As you would expect from the name, It’s Okay to Stay Long, also located in Mapo District, allows visitors to hang out at the cafe for an unlimited time.


Gallery / Right: At Ji Bok Deuk Woodflooring in Nonhyun-dong, southern Seoul, visitors can enjoy coffee on the first floor with a view of a mini gallery on the second floor. Left: A table that is currently on display on the cafe’s second floor.

Its owner, Kim Bang-wool, said she wanted to create a coffee shop where people feel comfortable sticking around awhile.

“When I was a student I felt bad about ordering just one cup of coffee and staying there for hours and hours reading or studying,” said the 32-year-old while explaining why she opened her cafe five years ago.

To add an extra element to the customer’s experience, Kim implemented a letter service. Customers can buy paper along with a cup of coffee and leave a hand-written note at the counter with a phone number. The recipient then receives a call from the staff and can come pick up the letter and a free cup of coffee when they visit the cafe.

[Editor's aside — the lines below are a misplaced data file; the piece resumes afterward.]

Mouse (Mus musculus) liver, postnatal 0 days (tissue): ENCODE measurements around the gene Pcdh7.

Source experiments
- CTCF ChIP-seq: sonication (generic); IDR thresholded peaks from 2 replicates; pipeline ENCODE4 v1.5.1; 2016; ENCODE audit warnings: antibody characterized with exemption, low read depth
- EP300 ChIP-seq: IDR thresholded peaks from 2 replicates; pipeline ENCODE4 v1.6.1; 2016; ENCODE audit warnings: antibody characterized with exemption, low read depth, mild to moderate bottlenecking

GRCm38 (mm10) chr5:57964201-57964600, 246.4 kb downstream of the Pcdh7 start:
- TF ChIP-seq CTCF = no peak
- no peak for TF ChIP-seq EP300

At these spaces, reading and writing is not merely all there is on offer. There’s also music.

Kim Hyun-jin, the owner of Mapo District-based music cafe Bitter Sweet Sound, is a vocalist - and writer and composer - in a band of the same name.


Music / Left: Musicians perform at Bitter Sweet Sound, a live music cafe in Mapo District, northwestern Seoul. The schedule for performances is announced beforehand so that customers can time their visits. Right: Vintage instruments on display at the cafe.